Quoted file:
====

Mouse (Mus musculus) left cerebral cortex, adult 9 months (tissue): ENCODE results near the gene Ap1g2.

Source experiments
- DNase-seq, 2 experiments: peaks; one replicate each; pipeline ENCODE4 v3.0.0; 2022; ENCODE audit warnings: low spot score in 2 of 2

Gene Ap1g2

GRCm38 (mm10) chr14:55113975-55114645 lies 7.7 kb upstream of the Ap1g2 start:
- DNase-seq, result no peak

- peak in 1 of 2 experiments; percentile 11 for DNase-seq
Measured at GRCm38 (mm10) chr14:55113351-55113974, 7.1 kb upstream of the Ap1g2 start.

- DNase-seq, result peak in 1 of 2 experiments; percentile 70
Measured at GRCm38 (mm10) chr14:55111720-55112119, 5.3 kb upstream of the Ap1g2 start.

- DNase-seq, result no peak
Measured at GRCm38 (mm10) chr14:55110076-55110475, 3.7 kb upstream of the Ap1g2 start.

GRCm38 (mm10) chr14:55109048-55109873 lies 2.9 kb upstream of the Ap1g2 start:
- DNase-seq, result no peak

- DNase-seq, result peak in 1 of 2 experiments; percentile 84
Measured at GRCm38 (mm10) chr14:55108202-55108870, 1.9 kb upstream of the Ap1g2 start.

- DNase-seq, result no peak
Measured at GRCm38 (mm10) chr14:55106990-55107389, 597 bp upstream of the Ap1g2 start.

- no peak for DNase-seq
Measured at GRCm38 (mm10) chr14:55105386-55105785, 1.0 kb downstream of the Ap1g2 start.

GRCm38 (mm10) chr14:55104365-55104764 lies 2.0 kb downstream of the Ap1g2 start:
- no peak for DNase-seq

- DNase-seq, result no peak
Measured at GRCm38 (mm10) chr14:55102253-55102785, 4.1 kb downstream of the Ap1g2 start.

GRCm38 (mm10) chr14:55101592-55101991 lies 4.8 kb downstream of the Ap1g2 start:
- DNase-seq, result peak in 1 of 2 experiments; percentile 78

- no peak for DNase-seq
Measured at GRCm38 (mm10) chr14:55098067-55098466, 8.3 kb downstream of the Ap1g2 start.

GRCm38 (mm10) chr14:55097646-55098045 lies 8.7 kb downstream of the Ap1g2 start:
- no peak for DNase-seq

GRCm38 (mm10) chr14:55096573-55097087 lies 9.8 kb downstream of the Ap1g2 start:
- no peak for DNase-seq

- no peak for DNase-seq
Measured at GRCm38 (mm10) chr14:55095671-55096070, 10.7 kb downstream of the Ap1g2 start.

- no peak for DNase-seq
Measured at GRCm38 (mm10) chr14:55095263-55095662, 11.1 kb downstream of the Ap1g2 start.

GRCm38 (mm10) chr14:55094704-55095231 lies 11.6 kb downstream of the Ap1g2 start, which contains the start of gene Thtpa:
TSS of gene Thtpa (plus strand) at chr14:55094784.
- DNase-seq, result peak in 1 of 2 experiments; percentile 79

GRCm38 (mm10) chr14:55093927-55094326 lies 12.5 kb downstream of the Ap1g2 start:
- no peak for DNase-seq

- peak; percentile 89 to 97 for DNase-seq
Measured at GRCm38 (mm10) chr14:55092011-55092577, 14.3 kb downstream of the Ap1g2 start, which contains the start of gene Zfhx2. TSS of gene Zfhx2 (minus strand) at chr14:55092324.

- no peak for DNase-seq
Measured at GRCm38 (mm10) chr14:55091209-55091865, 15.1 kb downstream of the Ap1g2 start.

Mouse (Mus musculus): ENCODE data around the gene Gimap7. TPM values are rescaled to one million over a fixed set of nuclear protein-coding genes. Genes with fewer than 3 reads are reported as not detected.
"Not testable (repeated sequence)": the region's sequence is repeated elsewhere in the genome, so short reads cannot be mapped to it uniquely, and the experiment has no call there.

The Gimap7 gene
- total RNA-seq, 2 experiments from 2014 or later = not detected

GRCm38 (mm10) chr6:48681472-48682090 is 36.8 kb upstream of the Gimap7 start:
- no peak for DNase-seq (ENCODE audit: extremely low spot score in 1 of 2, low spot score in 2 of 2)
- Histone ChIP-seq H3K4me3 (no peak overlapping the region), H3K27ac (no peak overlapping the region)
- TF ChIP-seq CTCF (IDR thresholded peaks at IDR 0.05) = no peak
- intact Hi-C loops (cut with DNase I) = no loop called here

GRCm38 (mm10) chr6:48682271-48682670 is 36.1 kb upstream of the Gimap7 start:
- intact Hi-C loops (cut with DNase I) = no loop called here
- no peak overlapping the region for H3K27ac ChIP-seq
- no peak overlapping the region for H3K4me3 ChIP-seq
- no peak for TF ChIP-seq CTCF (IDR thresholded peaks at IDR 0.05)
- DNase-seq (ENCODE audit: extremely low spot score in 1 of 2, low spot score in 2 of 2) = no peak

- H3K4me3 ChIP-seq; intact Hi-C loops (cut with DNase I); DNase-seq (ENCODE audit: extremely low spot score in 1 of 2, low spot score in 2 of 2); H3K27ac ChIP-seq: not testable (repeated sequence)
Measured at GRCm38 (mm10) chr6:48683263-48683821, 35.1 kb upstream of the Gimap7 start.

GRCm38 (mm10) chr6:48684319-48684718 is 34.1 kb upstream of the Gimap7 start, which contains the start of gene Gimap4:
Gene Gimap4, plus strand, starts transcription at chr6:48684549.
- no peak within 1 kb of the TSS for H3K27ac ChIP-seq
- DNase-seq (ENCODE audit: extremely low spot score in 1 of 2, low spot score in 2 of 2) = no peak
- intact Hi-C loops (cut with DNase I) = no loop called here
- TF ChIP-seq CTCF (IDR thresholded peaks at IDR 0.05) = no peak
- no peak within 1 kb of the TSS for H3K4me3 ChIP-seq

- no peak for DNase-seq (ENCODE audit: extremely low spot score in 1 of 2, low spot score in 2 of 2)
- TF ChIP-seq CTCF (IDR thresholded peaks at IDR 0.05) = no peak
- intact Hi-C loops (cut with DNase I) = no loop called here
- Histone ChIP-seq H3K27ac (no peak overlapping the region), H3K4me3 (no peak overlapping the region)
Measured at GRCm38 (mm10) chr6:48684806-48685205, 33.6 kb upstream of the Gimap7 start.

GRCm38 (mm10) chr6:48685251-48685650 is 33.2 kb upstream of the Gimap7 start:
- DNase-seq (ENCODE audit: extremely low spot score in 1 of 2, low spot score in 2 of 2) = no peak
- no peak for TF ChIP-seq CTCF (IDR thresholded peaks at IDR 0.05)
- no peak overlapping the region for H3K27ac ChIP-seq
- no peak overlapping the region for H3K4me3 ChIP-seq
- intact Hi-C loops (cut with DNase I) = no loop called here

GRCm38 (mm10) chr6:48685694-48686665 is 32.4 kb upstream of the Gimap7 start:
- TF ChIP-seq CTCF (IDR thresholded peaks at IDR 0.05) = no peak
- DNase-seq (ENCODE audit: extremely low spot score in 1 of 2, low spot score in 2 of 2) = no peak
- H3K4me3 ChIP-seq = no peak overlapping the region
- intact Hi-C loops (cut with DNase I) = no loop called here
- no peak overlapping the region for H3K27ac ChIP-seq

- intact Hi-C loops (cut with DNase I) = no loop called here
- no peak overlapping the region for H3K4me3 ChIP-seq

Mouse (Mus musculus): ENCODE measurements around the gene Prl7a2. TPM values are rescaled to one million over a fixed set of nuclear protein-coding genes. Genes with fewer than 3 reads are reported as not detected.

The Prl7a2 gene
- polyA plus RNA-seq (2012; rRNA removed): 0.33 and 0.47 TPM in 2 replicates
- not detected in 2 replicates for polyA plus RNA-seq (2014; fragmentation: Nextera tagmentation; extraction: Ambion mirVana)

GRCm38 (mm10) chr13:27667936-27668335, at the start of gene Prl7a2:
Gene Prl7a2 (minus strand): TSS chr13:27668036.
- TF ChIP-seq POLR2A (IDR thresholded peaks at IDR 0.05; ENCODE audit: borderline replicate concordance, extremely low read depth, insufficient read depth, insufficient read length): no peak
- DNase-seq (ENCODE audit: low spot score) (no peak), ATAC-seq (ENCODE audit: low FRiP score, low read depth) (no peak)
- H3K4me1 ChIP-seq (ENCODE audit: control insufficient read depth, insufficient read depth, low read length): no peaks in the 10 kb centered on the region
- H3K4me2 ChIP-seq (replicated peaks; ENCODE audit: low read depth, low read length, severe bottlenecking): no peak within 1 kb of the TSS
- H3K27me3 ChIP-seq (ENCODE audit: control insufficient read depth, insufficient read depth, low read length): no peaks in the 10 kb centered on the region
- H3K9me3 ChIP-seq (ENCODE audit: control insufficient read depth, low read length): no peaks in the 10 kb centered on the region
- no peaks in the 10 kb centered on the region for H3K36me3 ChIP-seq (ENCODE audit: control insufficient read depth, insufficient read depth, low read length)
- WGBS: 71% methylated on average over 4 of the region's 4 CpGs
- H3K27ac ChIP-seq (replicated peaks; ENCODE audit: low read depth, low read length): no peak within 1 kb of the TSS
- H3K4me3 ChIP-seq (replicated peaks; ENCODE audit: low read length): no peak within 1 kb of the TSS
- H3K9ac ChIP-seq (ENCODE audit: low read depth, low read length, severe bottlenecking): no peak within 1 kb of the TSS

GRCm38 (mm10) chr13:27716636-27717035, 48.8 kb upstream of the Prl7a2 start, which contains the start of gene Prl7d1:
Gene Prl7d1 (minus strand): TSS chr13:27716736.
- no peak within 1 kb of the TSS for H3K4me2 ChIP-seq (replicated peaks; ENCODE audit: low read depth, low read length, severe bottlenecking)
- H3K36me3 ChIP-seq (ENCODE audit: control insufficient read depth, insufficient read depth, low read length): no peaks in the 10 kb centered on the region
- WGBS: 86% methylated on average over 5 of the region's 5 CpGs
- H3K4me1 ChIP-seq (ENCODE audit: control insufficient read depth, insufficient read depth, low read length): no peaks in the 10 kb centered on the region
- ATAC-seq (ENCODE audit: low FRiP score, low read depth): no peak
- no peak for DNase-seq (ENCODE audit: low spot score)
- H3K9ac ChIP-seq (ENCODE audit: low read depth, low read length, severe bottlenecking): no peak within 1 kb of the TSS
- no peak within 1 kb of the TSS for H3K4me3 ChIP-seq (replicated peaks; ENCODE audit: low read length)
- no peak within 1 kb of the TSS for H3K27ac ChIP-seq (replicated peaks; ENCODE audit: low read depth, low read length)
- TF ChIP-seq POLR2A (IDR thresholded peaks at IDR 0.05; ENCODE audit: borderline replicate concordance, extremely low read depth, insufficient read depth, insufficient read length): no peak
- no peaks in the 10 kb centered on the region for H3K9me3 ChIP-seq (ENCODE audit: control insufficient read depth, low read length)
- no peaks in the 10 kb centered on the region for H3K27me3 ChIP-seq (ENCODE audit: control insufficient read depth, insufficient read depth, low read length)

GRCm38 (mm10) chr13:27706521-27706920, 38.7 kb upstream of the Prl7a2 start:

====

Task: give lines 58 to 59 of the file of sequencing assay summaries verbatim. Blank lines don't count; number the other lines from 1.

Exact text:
- no peak overlapping the region for H3K4me3 ChIP-seq
- no peak for TF ChIP-seq CTCF (IDR thresholded peaks at IDR 0.05)